HOUMA, La. (AP) — After receiving his second double lung transplant last year, just getting out of a chair took a lot out of Paul Thibodeaux.

His weight fell to 108 pounds and he was on oxygen 24 hours a day with 12-percent lung function.

Not only did the Thibodaux Police narcotics agent make a full recovery and return to duty in April he participated in the Donate Life Transplant Games of America, which were held in Salt Lake City, Utah, last month.

"I've always been athletic," the 35-year-old said. "When Ochsner told me about the Transplant Games, I automatically wanted to do it. They didn't even have to convince me."

The Transplant Games, which began in 1990 and are held every two years, is a multi-sport event produced by the Transplant Life Foundation for people who have undergone life-saving transplant surgeries. The competition is open to living donors, organ transplant recipients and bone marrow and tissue transplant recipients.

"They had so many competitions you can do," Thibodeaux said. "I was on the basketball team, volleyball team and did the 4 x 100 relay. Anyone in the state of Louisiana that has had an organ transplant can be on the team."

Nearly every state was represented during the six-day competition, and Team Louisiana included about 60 members. The detective even won a silver medal in the relay race.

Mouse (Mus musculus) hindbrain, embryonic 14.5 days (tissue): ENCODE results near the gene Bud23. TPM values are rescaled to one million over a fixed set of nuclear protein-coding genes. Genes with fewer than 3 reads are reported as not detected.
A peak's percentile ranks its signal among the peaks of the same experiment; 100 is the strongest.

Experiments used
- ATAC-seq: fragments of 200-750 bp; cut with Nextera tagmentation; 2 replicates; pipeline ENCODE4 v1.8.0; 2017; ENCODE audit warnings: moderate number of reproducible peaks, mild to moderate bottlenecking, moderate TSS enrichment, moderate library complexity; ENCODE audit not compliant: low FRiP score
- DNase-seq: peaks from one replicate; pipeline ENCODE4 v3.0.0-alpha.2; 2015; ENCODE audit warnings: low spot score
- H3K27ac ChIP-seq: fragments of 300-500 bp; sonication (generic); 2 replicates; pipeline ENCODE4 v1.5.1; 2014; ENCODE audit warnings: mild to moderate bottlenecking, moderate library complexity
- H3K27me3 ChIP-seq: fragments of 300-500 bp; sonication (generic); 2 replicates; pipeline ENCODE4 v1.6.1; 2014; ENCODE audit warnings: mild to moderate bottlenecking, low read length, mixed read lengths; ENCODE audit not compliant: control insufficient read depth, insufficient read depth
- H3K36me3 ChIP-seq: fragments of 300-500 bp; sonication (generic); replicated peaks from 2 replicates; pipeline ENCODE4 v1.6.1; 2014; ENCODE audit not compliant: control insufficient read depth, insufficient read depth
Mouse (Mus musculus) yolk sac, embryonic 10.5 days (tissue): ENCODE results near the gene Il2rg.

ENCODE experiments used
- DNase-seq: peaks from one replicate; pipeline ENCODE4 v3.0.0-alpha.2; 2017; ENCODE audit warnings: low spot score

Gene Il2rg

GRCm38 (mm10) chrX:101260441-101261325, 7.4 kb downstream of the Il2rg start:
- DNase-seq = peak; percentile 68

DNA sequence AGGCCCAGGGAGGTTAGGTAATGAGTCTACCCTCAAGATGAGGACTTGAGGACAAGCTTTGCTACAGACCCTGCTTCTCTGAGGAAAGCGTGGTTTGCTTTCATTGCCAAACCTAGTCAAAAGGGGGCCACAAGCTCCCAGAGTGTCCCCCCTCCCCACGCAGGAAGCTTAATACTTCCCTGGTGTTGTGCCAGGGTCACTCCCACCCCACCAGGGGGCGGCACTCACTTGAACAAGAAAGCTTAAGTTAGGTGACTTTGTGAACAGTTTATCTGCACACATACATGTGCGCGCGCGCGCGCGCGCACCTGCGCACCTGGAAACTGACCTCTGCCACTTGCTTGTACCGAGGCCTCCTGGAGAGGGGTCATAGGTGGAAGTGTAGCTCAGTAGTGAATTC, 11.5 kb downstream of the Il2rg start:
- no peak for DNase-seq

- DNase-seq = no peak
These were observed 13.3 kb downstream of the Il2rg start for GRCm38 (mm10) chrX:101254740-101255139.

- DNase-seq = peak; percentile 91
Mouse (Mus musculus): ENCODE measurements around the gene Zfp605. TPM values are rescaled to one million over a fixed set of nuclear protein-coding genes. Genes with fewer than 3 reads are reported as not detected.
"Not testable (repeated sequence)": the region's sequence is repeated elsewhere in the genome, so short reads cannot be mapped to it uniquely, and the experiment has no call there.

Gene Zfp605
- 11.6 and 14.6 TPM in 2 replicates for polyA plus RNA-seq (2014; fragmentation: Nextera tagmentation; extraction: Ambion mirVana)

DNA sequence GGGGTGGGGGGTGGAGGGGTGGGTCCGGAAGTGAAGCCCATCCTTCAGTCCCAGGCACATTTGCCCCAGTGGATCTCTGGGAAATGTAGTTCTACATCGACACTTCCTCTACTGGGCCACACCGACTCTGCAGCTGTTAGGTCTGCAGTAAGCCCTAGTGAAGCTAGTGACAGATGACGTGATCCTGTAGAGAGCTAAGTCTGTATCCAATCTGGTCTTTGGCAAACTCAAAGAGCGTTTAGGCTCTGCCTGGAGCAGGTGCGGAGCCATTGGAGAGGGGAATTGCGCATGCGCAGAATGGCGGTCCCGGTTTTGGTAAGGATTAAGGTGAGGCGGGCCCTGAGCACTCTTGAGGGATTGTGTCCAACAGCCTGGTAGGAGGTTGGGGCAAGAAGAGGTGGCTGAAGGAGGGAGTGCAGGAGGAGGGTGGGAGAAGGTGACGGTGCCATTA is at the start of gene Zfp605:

"The team did really good," he said. "We got a lot of medals."

It was just a year ago when even walking a few steps presented an enormous challenge for Thibodeaux, who suffers from cystic fibrosis, a genetic disorder where the body produces excess mucus, affecting the respiratory and digestive systems.

"Just because they put in new lungs doesn't mean they work perfectly right away," Thibodeaux said. "Just standing up is work. You lose a lot of muscle from the surgery. I was down to 108 pounds and was barely anything. Slowly you start walking a little. Then a little bit further, and a little bit further. Then six weeks down the road I started doing cross-fit workouts without any weights. It was rough at first, but I just had to push through. Eventually I started getting stronger. You keep working until you get to where you want to get. Even now I'm not where I want to get yet."

After months of intense workouts and rehab, Thibodeaux's weight increased to 165 pounds and he returned to full-time duty on April 9. To get ready for the competition in Utah, he intensified his training.

"I already work out a lot in the gym to keep in shape," he said. "I had to brush up on my volleyball skills, but running is just running. As long as you can run you can do a relay."

Thibodeaux said the competition he encountered in Salt Lake City was some of the fiercest he's ever faced.

"That was the roughest basketball game I played in my life," Thibodeaux said. "We beat the first team but then we played the Utah home team and lost in overtime by one point."

Thibodeaux offered words of encouragement for those who are recovering from their own organ transplants: don't give up.

"It's going to be hard but you've got to push through because it will get easier," he said. "Nothing worth achieving is easy."

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Information from: The Courier, http://www.houmatoday.com